BCG invokes superior STING-mediated innate immune response over radiotherapy in a carcinogen murine model of urothelial cancer

Kara A. Lombardo, Aleksandar Obradovic, Alok Kumar Singh, James L. Liu, Gregory Joice, Max Kates, William Bishai, David McConkey, Alcides Chaux, Marie Lisa Eich, M. Katayoon Rezaei, George J. Netto, Charles G. Drake, Phuoc Tran, Andres Matoso, Trinity J. Bivalacqua

Research output: Contribution to journalArticlepeer-review


Radiation and bacillus Calmette–Guérin (BCG) instillations are used clinically for treatment of urothelial carcinoma, but the precise mechanisms by which they activate an immune response remain elusive. The role of the cGAS–STING pathway has been implicated in both BCG and radiation-induced immune response; however, comparison of STING pathway molecules and the immune landscape following treatment in urothelial carcinoma has not been performed. We therefore comprehensively analyzed the local immune response in the bladder tumor microenvironment following radiotherapy and BCG instillations in a well-established spontaneous murine model of urothelial carcinoma to provide insight into activation of STING-mediated immune response. Mice were exposed to the oral carcinogen, BBN, for 12 weeks prior to treatment with a single 15 Gy dose of radiation or three intravesical instillations of BCG (1 × 108 CFU). At sacrifice, tumors were staged by a urologic pathologist and effects of therapy on the immune microenvironment were measured using the NanoString Myeloid Innate Immunity Panel and immunohistochemistry. Clinical relevance was established by measuring immune biomarker expression of cGAS and STING on a human tissue microarray consisting of BCG-treated non-muscle-invasive urothelial carcinomas. BCG instillations in the murine model elevated STING and downstream STING-induced interferon and pro-inflammatory molecules, intratumoral M1 macrophage and T-cell accumulation, and complete tumor eradication. In contrast, radiotherapy caused no changes in STING pathway or innate immune gene expression; rather, it induced M2 macrophage accumulation and elevated FoxP3 expression characteristic of immunosuppression. In human non-muscle-invasive bladder cancer, STING protein expression was elevated at baseline in patients who responded to BCG therapy and increased further after BCG therapy. Overall, these results show that STING pathway activation plays a key role in effective BCG-induced immune response and strongly indicate that the effects of BCG on the bladder cancer immune microenvironment are more beneficial than those induced by radiation.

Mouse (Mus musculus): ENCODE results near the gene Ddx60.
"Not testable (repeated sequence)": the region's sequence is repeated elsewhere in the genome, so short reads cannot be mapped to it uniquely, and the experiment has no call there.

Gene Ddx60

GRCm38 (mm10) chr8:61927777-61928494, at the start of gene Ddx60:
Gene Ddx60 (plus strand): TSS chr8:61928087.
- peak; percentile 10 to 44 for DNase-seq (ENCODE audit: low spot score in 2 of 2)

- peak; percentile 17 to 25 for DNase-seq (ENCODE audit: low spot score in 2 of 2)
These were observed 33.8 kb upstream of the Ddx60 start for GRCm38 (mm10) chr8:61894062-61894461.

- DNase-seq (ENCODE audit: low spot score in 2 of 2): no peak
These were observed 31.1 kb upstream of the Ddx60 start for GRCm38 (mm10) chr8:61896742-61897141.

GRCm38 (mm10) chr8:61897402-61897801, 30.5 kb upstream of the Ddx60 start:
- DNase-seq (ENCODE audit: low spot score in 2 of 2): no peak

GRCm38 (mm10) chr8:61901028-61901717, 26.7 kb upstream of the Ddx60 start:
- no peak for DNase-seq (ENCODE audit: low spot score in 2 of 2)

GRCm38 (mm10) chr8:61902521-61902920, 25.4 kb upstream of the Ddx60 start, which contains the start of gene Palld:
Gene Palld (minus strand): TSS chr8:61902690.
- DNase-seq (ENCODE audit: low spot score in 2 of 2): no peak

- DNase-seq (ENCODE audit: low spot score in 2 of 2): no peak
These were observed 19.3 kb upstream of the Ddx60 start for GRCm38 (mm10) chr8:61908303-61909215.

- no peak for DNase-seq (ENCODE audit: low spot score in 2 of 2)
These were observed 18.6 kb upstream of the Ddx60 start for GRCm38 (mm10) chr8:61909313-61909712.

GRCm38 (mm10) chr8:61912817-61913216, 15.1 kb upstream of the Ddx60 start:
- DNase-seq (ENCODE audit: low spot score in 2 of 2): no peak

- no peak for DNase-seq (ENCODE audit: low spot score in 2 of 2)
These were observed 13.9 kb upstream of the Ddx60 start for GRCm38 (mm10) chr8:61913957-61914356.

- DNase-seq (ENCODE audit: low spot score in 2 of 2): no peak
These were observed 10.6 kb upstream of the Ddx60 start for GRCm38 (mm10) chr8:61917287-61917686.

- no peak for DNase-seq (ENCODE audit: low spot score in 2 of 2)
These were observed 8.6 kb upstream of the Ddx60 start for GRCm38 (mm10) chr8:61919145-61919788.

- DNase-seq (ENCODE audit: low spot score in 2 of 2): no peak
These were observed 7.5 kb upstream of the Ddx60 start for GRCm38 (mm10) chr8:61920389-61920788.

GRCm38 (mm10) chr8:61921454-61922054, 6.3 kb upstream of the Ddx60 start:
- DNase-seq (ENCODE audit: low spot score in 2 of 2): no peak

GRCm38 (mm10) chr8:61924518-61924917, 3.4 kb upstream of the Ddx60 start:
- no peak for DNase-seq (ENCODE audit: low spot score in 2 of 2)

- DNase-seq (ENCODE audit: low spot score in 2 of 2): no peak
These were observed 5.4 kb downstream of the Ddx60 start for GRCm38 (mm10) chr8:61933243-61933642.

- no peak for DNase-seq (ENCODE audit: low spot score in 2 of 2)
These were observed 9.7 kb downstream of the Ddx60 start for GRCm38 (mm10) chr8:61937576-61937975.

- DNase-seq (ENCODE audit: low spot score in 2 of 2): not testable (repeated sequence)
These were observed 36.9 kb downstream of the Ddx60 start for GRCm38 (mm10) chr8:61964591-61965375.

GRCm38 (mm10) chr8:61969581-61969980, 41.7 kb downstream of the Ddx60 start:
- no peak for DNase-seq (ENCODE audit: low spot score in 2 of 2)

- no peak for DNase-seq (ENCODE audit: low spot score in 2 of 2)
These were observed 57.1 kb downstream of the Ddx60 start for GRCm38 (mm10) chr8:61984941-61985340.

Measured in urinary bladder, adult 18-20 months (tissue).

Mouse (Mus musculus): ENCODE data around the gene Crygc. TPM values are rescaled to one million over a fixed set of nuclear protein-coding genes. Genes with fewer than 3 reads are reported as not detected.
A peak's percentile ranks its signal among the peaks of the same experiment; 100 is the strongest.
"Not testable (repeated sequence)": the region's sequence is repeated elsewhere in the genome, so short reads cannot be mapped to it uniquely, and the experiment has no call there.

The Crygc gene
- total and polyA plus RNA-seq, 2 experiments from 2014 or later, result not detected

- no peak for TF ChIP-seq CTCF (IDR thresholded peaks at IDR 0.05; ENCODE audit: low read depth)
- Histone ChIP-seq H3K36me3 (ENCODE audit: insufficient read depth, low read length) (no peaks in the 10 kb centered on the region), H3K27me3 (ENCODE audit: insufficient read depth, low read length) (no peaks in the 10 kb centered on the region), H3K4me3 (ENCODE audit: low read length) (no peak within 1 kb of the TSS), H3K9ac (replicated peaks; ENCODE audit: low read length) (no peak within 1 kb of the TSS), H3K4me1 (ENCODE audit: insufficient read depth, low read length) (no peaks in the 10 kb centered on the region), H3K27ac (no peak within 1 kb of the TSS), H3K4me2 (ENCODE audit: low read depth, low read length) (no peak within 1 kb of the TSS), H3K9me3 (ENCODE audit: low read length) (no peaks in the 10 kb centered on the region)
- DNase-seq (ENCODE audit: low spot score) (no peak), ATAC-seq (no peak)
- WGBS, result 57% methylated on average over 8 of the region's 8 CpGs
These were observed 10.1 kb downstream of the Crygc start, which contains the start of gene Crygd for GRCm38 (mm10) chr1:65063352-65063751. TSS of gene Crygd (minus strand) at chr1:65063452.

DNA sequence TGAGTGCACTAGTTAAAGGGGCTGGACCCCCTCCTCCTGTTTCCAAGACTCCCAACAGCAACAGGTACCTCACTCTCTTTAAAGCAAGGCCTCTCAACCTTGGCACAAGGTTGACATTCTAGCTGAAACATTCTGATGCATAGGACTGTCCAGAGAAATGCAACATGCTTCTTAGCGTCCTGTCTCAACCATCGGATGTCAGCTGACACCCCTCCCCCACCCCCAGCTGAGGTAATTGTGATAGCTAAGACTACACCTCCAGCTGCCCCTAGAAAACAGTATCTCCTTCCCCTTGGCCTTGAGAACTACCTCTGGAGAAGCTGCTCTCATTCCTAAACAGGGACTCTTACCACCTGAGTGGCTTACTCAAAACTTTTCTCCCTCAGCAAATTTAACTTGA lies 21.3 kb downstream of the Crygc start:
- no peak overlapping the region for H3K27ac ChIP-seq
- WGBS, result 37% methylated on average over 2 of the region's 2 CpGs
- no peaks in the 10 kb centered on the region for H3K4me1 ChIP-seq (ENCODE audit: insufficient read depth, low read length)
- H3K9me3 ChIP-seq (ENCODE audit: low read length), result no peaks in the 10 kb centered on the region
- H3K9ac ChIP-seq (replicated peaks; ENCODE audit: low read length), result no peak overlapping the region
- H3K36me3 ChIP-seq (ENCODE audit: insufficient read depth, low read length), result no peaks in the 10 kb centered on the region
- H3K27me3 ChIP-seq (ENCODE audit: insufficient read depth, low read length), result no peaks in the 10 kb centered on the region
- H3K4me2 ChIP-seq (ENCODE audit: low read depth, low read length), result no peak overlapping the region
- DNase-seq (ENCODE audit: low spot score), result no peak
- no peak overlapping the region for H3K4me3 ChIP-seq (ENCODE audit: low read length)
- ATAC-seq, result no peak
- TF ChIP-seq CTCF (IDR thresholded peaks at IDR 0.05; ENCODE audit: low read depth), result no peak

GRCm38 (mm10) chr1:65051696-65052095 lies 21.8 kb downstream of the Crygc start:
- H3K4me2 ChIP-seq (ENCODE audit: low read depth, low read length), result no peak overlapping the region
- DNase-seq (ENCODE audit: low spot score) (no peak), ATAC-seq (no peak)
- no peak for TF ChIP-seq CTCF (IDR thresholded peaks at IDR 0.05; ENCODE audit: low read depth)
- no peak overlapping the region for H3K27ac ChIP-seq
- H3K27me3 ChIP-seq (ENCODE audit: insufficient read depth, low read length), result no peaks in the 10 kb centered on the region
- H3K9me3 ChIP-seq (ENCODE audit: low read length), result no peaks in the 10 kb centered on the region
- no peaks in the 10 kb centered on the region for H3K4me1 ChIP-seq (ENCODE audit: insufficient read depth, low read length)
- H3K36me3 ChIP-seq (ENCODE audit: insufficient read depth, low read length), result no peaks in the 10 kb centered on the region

Original languageEnglish (US)
Pages (from-to)223-234
Number of pages12
JournalJournal of Pathology
Issue number2
StatePublished - Feb 2022

ASJC Scopus subject areas

  • Pathology and Forensic Medicine


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